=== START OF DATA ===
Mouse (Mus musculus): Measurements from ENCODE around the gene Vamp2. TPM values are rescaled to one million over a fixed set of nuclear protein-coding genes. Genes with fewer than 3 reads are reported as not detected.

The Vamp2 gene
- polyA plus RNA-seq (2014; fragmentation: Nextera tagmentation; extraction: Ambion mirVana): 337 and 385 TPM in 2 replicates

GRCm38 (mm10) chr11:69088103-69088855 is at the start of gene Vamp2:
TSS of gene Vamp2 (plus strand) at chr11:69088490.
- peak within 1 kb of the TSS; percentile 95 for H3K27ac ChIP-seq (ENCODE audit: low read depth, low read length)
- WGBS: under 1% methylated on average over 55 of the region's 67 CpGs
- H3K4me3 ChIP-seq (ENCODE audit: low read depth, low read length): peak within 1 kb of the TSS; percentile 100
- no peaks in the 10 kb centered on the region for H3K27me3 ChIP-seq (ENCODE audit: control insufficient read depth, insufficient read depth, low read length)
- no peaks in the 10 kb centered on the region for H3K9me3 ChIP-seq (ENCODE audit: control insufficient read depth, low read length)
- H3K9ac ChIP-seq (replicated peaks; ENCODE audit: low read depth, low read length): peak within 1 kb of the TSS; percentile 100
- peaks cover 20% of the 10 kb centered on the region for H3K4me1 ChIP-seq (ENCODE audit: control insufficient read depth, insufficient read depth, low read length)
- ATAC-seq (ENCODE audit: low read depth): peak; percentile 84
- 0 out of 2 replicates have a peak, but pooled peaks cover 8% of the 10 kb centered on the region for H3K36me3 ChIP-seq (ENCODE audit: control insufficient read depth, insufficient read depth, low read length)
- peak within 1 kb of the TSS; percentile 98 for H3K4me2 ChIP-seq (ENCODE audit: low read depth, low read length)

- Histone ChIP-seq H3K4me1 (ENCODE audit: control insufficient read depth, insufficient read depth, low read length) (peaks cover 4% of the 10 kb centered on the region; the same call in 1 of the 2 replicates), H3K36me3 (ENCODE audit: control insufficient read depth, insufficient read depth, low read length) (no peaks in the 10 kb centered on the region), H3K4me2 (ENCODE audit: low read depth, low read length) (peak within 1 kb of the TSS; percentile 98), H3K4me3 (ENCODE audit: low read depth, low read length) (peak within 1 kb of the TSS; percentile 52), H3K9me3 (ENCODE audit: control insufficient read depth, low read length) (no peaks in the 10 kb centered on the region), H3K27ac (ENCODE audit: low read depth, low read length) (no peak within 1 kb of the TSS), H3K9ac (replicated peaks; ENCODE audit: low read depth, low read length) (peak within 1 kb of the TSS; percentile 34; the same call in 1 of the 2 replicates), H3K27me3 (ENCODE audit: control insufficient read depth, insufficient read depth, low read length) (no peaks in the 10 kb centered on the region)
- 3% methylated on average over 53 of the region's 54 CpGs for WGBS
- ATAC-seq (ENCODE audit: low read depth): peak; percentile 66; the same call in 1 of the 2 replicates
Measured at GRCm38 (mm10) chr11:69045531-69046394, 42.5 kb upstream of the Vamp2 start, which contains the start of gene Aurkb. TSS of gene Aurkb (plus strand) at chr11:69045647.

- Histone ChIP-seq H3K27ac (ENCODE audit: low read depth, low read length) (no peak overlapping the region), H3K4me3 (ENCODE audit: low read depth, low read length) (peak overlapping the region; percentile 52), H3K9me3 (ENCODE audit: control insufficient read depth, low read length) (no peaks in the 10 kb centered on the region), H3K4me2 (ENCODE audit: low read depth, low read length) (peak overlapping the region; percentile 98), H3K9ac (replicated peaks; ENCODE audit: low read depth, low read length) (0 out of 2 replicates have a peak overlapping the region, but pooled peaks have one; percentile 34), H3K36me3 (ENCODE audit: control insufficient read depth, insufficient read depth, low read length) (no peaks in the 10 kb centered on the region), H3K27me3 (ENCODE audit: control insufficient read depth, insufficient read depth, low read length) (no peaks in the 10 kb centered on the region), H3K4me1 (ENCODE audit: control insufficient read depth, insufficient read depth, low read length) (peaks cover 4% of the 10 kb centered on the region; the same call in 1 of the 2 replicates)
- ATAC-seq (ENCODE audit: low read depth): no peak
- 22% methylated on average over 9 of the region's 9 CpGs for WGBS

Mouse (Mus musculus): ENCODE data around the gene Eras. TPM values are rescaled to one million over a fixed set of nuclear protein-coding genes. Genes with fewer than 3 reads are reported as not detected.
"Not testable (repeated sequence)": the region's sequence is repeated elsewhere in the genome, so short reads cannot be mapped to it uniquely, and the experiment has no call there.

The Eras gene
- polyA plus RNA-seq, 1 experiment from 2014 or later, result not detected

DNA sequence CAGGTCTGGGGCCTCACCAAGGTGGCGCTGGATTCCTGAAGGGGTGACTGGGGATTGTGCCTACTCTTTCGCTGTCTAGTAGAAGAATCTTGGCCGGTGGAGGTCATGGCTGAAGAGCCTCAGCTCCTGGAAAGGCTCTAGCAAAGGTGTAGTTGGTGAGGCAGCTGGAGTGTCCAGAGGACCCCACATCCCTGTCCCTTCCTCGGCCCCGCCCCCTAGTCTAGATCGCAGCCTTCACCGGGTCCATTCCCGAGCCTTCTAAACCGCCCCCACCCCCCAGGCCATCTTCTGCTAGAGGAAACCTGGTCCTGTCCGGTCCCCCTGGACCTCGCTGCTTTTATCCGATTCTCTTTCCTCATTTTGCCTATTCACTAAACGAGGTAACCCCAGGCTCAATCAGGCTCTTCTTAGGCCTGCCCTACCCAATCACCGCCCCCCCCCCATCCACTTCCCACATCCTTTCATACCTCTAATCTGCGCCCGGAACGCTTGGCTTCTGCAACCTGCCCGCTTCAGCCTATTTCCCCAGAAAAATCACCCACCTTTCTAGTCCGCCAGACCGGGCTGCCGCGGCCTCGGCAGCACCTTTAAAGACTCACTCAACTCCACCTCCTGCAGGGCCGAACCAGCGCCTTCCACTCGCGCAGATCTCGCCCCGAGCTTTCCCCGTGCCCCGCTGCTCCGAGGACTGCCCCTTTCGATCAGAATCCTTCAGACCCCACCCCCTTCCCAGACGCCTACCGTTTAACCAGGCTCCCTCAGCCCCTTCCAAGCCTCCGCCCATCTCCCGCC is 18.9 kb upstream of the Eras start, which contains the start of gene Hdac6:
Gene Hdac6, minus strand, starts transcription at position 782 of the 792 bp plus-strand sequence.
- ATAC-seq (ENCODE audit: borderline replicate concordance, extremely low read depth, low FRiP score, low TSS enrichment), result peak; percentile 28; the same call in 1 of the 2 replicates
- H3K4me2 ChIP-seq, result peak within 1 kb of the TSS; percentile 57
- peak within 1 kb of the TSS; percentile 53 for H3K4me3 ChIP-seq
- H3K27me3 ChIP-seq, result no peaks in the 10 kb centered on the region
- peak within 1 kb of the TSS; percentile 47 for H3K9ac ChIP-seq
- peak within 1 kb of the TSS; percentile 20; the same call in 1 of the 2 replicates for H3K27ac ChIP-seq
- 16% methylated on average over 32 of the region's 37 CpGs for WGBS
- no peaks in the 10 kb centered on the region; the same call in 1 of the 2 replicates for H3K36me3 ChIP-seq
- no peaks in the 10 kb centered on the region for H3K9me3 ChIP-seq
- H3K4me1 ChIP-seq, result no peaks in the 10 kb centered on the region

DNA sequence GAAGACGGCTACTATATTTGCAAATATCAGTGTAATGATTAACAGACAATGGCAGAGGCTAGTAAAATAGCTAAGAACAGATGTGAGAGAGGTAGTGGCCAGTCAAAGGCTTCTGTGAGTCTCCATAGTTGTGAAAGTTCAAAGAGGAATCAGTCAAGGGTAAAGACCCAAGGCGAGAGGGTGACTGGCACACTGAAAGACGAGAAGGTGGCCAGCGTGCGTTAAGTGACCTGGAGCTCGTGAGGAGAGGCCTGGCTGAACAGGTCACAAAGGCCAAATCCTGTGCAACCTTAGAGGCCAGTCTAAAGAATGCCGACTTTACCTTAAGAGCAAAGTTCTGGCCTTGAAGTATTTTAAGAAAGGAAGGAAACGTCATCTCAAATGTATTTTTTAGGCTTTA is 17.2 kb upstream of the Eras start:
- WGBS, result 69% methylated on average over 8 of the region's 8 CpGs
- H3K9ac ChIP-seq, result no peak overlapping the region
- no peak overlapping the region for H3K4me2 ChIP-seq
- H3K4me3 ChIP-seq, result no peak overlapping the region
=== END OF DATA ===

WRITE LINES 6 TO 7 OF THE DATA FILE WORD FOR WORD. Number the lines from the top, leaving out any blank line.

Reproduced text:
- peak within 1 kb of the TSS; percentile 95 for H3K27ac ChIP-seq (ENCODE audit: low read depth, low read length)
- WGBS: under 1% methylated on average over 55 of the region's 67 CpGs